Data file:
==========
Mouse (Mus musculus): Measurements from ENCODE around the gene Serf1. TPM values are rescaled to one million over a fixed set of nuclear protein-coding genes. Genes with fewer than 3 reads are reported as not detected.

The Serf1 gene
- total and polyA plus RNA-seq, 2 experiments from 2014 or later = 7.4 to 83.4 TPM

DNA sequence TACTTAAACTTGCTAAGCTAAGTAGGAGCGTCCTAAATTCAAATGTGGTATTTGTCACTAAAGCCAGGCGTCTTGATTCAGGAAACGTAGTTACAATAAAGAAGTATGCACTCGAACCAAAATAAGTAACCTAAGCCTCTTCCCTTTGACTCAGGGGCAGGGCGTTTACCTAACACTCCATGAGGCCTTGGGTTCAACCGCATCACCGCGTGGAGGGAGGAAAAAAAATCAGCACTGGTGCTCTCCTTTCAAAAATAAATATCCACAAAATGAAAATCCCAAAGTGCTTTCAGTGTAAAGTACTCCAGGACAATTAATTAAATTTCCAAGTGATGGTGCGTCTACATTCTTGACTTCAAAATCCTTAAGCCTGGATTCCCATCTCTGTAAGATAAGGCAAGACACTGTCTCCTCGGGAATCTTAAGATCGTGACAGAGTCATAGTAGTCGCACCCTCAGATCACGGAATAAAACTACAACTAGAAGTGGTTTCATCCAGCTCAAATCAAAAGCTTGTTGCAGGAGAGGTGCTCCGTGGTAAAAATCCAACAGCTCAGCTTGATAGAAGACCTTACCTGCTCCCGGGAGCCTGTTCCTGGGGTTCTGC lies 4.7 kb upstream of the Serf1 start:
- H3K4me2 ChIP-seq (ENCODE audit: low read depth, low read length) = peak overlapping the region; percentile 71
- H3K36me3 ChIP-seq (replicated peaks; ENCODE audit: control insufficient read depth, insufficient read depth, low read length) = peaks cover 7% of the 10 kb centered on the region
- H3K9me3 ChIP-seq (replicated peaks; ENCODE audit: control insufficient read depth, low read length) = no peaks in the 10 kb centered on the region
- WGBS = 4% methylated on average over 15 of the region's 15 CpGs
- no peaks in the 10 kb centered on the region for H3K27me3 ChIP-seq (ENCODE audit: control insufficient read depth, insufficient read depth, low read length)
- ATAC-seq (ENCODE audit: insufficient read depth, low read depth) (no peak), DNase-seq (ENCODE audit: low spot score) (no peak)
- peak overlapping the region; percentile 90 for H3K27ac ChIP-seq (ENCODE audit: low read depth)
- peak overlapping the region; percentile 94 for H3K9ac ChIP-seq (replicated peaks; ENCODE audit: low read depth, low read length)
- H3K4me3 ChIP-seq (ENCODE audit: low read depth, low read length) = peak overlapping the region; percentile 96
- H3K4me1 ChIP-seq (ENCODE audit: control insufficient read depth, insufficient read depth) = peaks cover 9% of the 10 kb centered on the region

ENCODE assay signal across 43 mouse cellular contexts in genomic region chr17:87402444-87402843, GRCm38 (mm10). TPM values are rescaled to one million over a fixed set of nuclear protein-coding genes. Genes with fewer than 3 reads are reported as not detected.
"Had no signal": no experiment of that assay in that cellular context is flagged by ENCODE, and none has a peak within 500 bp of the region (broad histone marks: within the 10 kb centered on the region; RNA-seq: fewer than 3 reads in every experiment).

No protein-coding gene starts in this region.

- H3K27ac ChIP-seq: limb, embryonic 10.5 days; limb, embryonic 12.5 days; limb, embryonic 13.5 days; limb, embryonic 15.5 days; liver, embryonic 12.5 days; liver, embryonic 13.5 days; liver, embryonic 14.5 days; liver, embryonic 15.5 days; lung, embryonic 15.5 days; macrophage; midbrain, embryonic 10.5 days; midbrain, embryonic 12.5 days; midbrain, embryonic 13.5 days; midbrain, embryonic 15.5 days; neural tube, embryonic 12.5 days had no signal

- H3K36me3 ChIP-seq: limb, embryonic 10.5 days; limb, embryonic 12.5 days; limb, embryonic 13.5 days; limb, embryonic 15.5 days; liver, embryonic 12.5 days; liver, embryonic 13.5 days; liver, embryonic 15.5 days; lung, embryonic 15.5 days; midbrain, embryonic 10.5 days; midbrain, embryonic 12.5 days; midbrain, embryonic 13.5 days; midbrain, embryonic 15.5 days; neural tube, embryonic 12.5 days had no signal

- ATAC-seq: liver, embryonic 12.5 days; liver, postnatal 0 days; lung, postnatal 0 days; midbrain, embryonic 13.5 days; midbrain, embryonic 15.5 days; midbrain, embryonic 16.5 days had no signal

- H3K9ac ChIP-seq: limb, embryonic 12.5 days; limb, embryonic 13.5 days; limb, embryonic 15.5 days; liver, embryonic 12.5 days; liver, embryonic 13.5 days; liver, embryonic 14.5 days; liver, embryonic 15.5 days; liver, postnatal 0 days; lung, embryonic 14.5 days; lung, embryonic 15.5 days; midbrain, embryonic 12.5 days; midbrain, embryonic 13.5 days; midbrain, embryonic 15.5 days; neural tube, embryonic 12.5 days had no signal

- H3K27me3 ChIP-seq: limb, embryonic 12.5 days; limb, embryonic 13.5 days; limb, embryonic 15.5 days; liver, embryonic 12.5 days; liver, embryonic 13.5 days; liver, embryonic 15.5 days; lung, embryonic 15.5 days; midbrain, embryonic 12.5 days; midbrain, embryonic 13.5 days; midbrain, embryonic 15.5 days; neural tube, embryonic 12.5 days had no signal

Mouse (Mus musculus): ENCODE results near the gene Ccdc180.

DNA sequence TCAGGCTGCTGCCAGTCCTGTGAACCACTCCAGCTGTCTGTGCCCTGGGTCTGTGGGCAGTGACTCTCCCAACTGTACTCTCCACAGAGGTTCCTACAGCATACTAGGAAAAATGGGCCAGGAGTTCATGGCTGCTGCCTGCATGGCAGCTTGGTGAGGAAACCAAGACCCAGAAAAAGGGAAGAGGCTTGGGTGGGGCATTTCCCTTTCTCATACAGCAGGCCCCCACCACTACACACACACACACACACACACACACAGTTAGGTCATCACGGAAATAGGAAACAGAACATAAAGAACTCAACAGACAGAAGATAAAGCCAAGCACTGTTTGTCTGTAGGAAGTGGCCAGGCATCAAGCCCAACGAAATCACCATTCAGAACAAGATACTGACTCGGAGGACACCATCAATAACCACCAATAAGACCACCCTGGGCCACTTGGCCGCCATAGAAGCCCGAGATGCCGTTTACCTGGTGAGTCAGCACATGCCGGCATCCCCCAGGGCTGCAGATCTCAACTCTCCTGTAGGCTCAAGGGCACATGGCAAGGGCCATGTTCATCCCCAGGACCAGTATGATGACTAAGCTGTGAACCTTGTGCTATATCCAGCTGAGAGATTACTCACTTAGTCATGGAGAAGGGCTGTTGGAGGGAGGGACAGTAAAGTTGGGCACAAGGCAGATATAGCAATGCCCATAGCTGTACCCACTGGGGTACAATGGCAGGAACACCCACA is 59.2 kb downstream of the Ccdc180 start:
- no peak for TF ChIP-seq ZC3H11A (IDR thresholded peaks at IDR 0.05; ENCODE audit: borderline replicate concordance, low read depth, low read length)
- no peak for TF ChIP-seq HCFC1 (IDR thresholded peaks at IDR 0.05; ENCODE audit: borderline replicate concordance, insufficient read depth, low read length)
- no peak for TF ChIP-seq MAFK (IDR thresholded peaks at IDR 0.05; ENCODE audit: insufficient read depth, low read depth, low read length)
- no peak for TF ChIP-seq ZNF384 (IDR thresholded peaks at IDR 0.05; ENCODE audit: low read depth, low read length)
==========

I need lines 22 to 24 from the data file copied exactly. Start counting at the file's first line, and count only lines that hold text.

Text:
- H3K27me3 ChIP-seq: limb, embryonic 12.5 days; limb, embryonic 13.5 days; limb, embryonic 15.5 days; liver, embryonic 12.5 days; liver, embryonic 13.5 days; liver, embryonic 15.5 days; lung, embryonic 15.5 days; midbrain, embryonic 12.5 days; midbrain, embryonic 13.5 days; midbrain, embryonic 15.5 days; neural tube, embryonic 12.5 days had no signal

Mouse (Mus musculus): ENCODE results near the gene Ccdc180.

DNA sequence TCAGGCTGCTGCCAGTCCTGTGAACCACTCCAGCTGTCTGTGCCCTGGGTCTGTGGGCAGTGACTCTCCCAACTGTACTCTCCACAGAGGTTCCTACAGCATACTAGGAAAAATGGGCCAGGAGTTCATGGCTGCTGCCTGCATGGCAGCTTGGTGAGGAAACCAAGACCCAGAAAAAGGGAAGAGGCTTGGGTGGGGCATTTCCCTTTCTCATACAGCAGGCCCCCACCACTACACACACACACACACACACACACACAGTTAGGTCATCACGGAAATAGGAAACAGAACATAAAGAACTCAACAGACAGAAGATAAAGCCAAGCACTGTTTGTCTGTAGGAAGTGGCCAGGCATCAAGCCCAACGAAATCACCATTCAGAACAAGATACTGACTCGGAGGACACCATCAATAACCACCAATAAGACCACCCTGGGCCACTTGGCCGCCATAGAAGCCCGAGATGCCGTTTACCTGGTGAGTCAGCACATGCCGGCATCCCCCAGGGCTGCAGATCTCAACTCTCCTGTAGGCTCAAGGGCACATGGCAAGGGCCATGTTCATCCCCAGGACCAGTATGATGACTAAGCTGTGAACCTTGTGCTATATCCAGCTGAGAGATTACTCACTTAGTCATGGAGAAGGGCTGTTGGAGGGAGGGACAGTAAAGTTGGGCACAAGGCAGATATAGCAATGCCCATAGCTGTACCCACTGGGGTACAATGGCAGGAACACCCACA is 59.2 kb downstream of the Ccdc180 start: